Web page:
Ginspirational ice

10th of May 2016

The ice experts at Hubbard know how to make a good G&T exceptional: gourmet gin needs gourmet ice

Gin and tonicThe popularity of gin has exploded in recent years, with hundreds of new brands helping to cast off its fusty image with a variety of new flavours. The number of distilleries in the UK has nearly doubled since 2010, from 116 to 184, with sales in the UK topping £1 billion in 2015.

For a seemingly simple drink, there is much debate about the best way to make the perfect gin and tonic. Most agree that it involves a balance of four elements: the gin itself, tonic, the garnish and, naturally, ice.

Connoisseurs are spoilt for choice with artisanal gins, upmarket tonics and locally-sourced seasonal garnishes.

But what about the ice?

Hubbard Systems, which markets the Scotsman range of ice machines, says that the ice element is vital – not only to get the right temperature, but also to get the perfect taste.

It goes without saying that the purpose of ice in a G&T is to cool it down.  However, the ice will naturally melt while it’s chilling the drink.  What you don’t want is ice made using water that’s full of impurities that might spoil the taste and aroma of the gin.  The answer, according to Hubbard, is the classic thimble shape ice cube, also known as the gourmet cube, or supercube.

The reason the supercube is best for G&T is down to the way it’s made, by spraying water upwards into inverted refrigerated moulds.  This causes any sediments or impurities in the water to fall away as the ice forms – so the ice is actually purer than the water that feeds the icemaker. This makes the ice hard, crystal clear and free of air bubbles.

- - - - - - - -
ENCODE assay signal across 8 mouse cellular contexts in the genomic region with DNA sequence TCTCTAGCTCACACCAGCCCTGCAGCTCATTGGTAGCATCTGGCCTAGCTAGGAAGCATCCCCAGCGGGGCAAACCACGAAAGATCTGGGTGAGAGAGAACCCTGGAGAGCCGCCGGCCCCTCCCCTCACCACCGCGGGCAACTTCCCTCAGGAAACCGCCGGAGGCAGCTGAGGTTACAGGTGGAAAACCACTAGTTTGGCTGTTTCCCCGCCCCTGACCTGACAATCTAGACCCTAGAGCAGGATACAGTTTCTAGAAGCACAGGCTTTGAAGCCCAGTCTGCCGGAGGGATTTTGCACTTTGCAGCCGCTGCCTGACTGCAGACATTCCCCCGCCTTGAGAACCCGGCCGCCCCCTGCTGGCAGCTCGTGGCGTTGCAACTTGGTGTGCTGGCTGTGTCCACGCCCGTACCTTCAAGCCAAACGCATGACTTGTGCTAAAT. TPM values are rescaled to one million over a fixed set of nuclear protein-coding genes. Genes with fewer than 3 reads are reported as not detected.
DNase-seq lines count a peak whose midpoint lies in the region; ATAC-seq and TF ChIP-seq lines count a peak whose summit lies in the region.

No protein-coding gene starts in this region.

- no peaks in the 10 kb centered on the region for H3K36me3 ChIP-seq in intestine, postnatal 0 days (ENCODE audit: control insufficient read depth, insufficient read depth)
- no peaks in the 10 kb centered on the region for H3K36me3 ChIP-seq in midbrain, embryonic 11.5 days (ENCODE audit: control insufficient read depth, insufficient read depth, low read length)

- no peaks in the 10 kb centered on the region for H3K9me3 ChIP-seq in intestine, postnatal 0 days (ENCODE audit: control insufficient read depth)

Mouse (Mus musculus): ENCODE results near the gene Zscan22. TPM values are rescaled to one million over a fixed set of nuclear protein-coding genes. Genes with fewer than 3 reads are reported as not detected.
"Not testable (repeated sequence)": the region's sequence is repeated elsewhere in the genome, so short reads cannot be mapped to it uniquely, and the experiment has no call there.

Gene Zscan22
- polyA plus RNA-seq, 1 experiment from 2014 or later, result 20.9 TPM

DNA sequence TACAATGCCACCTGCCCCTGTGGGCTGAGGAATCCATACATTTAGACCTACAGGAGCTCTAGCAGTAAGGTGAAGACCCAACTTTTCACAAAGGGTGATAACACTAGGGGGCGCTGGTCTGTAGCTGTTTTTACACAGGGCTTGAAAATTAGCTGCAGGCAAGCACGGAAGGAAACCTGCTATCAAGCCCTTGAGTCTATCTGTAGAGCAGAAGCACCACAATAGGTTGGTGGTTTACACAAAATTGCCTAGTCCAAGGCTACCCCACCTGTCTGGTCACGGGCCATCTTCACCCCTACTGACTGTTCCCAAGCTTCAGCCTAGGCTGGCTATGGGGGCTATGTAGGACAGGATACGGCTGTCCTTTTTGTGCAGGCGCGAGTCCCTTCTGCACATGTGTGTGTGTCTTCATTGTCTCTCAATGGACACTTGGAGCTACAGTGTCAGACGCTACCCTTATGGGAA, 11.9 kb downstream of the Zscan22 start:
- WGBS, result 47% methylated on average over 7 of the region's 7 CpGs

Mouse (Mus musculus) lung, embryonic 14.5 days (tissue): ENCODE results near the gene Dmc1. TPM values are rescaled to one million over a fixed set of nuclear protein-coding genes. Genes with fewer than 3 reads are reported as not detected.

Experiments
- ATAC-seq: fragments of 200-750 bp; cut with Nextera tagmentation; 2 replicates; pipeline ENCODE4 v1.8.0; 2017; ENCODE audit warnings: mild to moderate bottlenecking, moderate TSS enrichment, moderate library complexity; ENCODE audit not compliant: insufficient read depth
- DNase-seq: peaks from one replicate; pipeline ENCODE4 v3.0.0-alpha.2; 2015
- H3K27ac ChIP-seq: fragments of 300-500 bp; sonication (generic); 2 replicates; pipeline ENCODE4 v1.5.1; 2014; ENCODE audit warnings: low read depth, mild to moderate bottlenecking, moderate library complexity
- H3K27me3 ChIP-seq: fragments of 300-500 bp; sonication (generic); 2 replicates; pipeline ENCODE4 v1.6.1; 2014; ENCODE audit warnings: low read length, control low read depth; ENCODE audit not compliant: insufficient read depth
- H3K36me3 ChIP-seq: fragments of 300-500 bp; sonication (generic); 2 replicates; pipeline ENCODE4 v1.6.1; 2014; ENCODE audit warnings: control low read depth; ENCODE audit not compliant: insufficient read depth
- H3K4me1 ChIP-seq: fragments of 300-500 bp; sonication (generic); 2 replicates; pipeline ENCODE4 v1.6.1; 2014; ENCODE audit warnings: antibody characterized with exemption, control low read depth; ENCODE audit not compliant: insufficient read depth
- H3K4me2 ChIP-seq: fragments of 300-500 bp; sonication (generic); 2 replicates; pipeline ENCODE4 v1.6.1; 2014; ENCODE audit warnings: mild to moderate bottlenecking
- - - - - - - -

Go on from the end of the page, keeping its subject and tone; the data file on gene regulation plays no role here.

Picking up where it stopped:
Since the ice is so pure, it doesn’t have a detrimental effect on the G&T’s taste.  What’s more, not only does the supercube protect the integrity of the drink, it’s also long-lasting – this slow-melt means the G&T is not watered down.

Last but by no means least, the supercubes’ sparkling clarity looks brilliant and enhances presentation – which is especially important in the large gin globe glasses that are now the trend.

“When you’re making a G&T with top ingredients, it doesn’t make sense to ruin the quality by throwing in any old ice cube,” says Simon Aspin, commercial director at Hubbard Systems.  “Gourmet gin calls for a gourmet cube.”